Meet Pia Larson. She’s an enterprise architect at Northern Trail Outfitters (NTO), a national sporting goods chain. She has bandwidth to take on a new project, and she knows just where she wants to put her time. For a while, Pia has been thinking of ways to better position the company to retain the customers it already serves and attract new ones.

NTO is working hard at putting the customer first, but Pia suspects that the company's established architecture doesn't reflect a customer-centric approach. For her project, she plans to do her best to put herself in her customers’ shoes. Pia also wants to encourage other stakeholders to do the same. That way, they all can get a handle on their customers’ pain points.

To kick off the project, Pia schedules meetings with the following stakeholders.

Stakeholder Title What the Stakeholder Wants
Felix Ayaso Director, Customer Service Felix wants to increase the efficiency and productivity of his service agents. He also wants to give them opportunities to upsell their products and services.
Ruthanne Chung Vice President, Marketing Ruthanne wants to use online ads to increase ecommerce traffic and generate higher revenue.
E.J. Deets Senior Director, Commerce E.J. and her team are clamoring to use artificial intelligence to provide better product recommendations.

Pia has productive discussions, gathering lots of info from Felix, Ruthanne, and E.J. Next, Pia focuses on the customer, or more specifically, the customer journey. She brushes up on what she already knows about this topic by earning the Customer Journey Basics badge on Trailhead, linked in this unit’s Resources section. Let’s review a few important points she learns.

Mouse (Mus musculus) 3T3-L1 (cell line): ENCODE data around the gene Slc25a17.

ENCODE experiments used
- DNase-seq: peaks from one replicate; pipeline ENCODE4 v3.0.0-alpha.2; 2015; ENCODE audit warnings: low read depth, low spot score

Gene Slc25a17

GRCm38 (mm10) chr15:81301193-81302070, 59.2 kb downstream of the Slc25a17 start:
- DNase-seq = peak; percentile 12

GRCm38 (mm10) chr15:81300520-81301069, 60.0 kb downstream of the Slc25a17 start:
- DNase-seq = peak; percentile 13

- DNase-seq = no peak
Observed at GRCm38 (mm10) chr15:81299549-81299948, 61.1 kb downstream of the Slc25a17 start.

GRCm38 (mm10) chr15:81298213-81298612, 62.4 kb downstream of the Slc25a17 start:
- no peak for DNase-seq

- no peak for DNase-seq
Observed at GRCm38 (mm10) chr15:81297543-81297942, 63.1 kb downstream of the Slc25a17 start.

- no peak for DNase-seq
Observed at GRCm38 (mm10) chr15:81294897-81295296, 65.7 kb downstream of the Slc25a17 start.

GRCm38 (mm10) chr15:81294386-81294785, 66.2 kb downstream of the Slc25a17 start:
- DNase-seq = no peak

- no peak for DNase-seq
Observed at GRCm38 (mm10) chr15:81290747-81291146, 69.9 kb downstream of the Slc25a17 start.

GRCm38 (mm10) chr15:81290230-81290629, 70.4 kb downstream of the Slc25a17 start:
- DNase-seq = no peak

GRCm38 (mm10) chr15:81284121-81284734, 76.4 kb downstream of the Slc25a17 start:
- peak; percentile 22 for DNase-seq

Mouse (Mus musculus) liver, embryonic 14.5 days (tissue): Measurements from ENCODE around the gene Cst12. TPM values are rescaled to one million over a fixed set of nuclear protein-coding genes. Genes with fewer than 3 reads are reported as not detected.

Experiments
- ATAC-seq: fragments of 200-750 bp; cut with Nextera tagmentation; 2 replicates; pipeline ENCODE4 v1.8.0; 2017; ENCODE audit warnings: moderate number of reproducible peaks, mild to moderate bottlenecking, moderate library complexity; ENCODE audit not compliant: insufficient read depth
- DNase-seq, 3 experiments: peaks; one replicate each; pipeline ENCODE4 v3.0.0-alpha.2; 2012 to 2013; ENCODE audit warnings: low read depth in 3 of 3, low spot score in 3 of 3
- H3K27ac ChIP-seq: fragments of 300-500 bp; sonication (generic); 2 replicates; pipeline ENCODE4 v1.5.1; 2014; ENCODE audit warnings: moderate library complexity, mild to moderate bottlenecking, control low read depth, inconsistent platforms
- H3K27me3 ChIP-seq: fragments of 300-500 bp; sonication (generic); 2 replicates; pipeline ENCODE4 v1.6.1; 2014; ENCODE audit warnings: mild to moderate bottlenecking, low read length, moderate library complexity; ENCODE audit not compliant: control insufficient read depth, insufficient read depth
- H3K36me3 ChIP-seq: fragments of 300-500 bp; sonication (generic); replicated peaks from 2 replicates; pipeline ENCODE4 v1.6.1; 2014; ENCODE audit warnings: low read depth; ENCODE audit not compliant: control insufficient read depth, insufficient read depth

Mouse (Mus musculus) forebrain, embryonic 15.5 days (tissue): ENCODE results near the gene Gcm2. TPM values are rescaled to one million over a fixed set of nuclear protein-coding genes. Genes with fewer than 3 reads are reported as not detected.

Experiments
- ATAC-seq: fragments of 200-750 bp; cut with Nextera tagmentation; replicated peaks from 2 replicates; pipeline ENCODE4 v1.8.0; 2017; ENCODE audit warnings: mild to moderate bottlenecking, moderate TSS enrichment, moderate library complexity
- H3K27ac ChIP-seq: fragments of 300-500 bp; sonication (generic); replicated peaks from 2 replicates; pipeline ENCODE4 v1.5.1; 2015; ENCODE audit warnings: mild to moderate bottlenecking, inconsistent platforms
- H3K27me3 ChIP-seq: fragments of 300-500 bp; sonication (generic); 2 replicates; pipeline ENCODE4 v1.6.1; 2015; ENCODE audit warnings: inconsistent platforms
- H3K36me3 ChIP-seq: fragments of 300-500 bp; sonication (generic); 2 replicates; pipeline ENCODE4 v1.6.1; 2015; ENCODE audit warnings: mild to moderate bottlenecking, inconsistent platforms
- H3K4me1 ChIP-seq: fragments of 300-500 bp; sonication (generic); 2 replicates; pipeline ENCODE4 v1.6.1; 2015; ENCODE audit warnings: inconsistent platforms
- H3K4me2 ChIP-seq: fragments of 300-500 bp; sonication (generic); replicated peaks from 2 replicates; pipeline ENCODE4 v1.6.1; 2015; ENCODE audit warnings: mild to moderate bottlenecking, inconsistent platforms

Pia Evolves!

Pia learns that customer journeys are a visual representation of the ways in which your customers interact with your company. Specifically, they show a customer’s experiences with your company over time.

For example, the journey can capture how your customer:

  • Becomes aware of your products and services.
  • Places an order.
  • Learns more about your company’s brand and offerings.
  • Talks to a service agent about returning an item.
  • Buys products and services from your company again and again.

Pia draws it out on her board.

Pia’s images that represent Aware, Acquire, Onboard, Engage, and Retain and Expand

If this flow of events sounds familiar, that’s because journeys are meant to represent a customer experience that lots of us can identify with.

Pia learns an industry term for the experiences (or events) that she can capture in a journey. They’re called touchpoints. Let’s look at some common touchpoints to get you thinking about the ones that apply to your company.

  • Clicking an online ad
  • Reading a targeted email message
  • Purchasing an item from your company’s website
  • Returning an item in your store
  • Calling a service agent
  • Downloading a whitepaper
  • Redeeming a coupon for your company’s product or service

Each of these touchpoints is an opportunity to learn from a customer’s experiences. Touchpoints give us insights for offering more personalization and ways to delight customers. Also, while touchpoints represent common customer actions or experiences, the way that customers interact with them can be different.

Customers can interact with some or all touchpoints at any time and in any order using any channel available to them. Some of those channels include brick-and-mortar stores, your company’s websites, social media sites, and direct mailings. The combinations are limitless. Pia sees that the journey isn’t the same for every customer.

Now that Pia knows how a customer journey can help drive her data architecture efforts, she’s pretty stoked about creating one for NTO.